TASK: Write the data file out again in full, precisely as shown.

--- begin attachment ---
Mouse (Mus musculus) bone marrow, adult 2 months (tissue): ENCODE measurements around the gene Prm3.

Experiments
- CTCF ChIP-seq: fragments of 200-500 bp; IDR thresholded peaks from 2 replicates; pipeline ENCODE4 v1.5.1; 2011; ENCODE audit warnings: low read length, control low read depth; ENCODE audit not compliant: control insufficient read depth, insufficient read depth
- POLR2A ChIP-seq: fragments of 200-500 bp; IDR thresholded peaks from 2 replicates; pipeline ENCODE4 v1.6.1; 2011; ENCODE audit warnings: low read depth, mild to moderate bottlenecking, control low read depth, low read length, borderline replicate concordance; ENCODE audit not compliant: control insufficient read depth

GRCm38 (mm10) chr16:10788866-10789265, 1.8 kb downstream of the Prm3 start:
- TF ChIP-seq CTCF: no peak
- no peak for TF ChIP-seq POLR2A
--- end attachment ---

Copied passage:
Mouse (Mus musculus) bone marrow, adult 2 months (tissue): ENCODE measurements around the gene Prm3.

Experiments
- CTCF ChIP-seq: fragments of 200-500 bp; IDR thresholded peaks from 2 replicates; pipeline ENCODE4 v1.5.1; 2011; ENCODE audit warnings: low read length, control low read depth; ENCODE audit not compliant: control insufficient read depth, insufficient read depth
- POLR2A ChIP-seq: fragments of 200-500 bp; IDR thresholded peaks from 2 replicates; pipeline ENCODE4 v1.6.1; 2011; ENCODE audit warnings: low read depth, mild to moderate bottlenecking, control low read depth, low read length, borderline replicate concordance; ENCODE audit not compliant: control insufficient read depth

GRCm38 (mm10) chr16:10788866-10789265, 1.8 kb downstream of the Prm3 start:
- TF ChIP-seq CTCF: no peak
- no peak for TF ChIP-seq POLR2A